Music school, freelancing, and "winning"

Here’s the thing about freelancing. 

In music school, you learn how to do auditions. You learn how to do auditions because you do a lot of them; at least one a year, maybe two, just to be ranked in your core ensembles, plus plenty of others; youth orchestras, summer festivals, big solos, professional orchestras. If you do it right, you get pretty good at auditions. You acquire an internal locus of control vis a vis auditions, and maybe even start to enjoy them. 

By the end of music school, though, you’ve acquired not just an aptitude for auditions, but some specific ideas about their outcomes. Because school auditions aren’t like other auditions. One person doesn’t win and the others walk away with nothing. One person wins, more or less, and the next few people still get something pretty good, and the rest get a place at the bottom of the totem pole. If you school experience works for you, it’s likely that you start right at the bottom, and work your way up to the top, or near the top, as you advance. It’s a real good feeling. Having a hierarchy can be scary— but it can also be comforting. For the duration of your time in music school, you can point to a list of names on the wall and say “look! This is me. This is where I fit. I am better than these people, and these other people are better than me. If I keep working, I will keep rising. Life is fair.”

 

The real world doesn’t work that way. First of all, obviously, that’s not how professional auditions work. The bottom 90% of candidates aren’t ranked; they’re just told to go home. The top 10% may well fall into a ranking (who got to the semis/finals/got a trial) but only one positions really matters, and it’s #1.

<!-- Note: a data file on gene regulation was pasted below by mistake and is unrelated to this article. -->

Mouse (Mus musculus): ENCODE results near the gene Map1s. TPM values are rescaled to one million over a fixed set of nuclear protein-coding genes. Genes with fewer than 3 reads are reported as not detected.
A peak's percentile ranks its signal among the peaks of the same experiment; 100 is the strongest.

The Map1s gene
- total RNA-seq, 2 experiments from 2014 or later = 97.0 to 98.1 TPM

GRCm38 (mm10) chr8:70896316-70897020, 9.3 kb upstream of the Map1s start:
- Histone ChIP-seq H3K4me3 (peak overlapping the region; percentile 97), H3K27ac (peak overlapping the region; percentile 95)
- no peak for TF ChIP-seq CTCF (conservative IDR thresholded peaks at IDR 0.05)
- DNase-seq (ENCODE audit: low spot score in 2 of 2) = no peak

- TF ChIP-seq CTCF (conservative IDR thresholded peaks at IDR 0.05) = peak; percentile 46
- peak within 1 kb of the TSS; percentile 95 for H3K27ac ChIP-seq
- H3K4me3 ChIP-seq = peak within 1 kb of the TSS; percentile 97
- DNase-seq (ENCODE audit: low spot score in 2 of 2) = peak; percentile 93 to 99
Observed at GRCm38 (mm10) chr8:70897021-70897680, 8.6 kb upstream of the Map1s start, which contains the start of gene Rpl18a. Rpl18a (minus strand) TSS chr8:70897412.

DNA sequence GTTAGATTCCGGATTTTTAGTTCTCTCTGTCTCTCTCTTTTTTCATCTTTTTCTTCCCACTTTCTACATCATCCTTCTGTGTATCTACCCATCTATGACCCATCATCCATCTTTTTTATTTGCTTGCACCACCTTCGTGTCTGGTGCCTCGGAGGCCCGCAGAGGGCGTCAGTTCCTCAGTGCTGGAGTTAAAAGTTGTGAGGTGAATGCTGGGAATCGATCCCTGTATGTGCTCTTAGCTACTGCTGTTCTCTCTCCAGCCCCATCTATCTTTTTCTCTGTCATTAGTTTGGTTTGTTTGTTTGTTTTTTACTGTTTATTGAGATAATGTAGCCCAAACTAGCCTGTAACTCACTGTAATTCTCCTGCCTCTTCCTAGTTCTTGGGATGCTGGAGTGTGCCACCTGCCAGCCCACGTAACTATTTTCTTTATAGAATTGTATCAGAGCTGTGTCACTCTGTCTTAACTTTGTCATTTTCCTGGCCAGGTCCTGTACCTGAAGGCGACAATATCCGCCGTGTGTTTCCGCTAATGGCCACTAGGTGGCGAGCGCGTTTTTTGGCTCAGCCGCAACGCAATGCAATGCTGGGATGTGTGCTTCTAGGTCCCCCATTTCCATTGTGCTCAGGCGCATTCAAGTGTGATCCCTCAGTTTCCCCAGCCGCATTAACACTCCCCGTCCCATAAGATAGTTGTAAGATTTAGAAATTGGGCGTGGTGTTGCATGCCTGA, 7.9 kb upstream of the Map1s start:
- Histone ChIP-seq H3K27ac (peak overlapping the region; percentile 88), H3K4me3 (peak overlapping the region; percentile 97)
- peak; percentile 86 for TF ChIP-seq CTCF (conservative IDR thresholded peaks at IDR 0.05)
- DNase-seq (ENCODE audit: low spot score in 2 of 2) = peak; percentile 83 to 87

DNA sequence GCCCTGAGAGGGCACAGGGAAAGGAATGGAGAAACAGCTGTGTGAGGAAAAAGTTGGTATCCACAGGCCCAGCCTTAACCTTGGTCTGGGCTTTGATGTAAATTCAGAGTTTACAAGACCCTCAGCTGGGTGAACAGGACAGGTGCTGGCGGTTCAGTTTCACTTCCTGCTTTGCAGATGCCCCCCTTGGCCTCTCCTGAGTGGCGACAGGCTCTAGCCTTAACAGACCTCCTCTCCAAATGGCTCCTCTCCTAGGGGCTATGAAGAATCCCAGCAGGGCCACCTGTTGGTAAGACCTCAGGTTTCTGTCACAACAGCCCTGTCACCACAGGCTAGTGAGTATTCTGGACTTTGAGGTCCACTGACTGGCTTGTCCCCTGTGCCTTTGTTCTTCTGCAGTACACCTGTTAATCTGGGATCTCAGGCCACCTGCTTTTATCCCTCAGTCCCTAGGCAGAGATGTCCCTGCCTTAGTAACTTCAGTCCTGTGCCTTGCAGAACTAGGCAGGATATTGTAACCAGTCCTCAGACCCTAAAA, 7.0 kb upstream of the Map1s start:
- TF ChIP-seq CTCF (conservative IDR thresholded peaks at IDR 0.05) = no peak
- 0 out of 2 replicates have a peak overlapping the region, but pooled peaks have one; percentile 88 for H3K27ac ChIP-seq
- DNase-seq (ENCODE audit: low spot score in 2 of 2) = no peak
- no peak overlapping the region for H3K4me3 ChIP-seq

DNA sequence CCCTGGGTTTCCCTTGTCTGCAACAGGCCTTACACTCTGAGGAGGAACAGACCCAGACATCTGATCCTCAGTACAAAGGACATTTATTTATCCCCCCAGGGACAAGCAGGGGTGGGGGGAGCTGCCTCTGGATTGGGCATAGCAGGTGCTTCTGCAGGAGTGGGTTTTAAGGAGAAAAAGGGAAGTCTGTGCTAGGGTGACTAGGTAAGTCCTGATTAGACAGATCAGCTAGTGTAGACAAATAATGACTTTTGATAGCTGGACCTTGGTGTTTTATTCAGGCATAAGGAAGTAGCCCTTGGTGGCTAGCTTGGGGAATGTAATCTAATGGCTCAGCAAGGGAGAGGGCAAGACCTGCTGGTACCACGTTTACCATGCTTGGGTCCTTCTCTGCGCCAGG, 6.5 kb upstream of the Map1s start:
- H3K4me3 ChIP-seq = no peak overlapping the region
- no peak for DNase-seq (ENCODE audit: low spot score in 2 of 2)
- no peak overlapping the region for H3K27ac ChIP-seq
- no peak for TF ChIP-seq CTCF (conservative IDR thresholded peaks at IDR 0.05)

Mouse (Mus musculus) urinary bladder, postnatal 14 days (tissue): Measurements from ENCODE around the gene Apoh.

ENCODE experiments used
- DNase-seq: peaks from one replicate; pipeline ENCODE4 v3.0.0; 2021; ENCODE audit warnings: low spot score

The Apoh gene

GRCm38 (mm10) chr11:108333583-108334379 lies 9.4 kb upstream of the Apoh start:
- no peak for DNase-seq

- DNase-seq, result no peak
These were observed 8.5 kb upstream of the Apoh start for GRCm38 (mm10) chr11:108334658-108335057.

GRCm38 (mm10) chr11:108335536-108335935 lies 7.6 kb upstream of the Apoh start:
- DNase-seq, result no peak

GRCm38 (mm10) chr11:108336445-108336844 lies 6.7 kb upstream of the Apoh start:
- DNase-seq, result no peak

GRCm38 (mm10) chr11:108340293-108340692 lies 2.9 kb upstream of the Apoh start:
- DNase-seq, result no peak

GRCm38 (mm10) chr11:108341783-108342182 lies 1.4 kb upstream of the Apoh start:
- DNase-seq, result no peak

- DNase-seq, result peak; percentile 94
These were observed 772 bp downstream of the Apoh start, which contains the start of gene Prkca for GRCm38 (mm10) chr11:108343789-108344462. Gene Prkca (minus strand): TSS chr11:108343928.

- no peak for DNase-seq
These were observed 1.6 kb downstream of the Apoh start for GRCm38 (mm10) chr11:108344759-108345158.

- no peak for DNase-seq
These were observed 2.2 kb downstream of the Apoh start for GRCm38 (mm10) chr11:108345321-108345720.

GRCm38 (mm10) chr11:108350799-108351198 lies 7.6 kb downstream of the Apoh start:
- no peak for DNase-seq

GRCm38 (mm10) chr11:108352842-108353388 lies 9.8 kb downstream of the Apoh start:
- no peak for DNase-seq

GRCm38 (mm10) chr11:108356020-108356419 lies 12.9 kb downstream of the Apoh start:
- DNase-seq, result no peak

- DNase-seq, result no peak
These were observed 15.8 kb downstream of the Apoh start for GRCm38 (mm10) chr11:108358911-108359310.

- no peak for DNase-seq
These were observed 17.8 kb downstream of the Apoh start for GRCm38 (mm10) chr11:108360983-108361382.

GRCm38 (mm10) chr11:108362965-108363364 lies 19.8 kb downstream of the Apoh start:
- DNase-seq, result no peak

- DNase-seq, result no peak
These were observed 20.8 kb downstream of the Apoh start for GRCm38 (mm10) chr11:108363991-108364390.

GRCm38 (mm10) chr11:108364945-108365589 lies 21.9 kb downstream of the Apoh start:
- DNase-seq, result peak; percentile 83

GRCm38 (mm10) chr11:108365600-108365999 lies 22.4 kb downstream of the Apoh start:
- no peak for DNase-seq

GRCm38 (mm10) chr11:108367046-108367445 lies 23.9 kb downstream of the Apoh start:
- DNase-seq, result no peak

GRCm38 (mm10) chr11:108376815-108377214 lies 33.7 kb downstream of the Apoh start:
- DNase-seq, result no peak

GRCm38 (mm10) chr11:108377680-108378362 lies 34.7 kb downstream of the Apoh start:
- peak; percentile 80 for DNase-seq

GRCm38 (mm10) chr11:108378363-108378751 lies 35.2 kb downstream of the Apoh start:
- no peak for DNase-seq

Freelancing also doesn’t work like that, because not only is there no ranking, there’s no winner at all. Sure, there are people who get more gigs than other people. But how do you decide who wins? Is it the person who makes the most money? (Are they allowed to have a day job?) The person first on the sub list for the most prestigious ensemble? (Who decides what’s most prestigious? Does a symphony orchestra beat out an opera orchestra?) The person with the most students? (Are they actually a good teacher, or just enterprising?) There’s no way to decide. The ranking simply doesn’t exist. Everyone is just humans, trying to strike a balance between survival and artistic fulfillment. 

For a recent graduate of a music school with a defined system of ranking, this isn’t the relief one might think it would be. It’s like having the carpet yanked out from under your feet. Suddenly, you’re not owed anything. There’s not even anything you can do to become owed anything. And if you don’t wise up to that fact, things can get ugly. 

Instead of focusing on your own improvement, it’s easy to become subconsciously obsessed with reconstructing a ranking that never existed. Who’s in town? What gigs are they getting? Should I have gotten that gig? Wow, that person has a damn fine-lookin’ website. That person went to a better school than me, so they win over me. I once played with that person while they were having a bad day, so I win over them. Am I winning as much as I should be? How can I win more? A preoccupation with winning a nonexistent competition can be paralysing. When abstract victory is more important than concrete self-improvement, practice suffers. And when practice suffers, you guessed it… it sure don’t feel like winning.

Is this music school’s fault? Nah. The system by which most schools rank and place students in ensembles is fair, and for many people, effectively motivates improvement. It’s just one of those many ways in which school can’t, and maybe shouldn’t prepare you for the real world. 

So, folks, time to log off and go practice.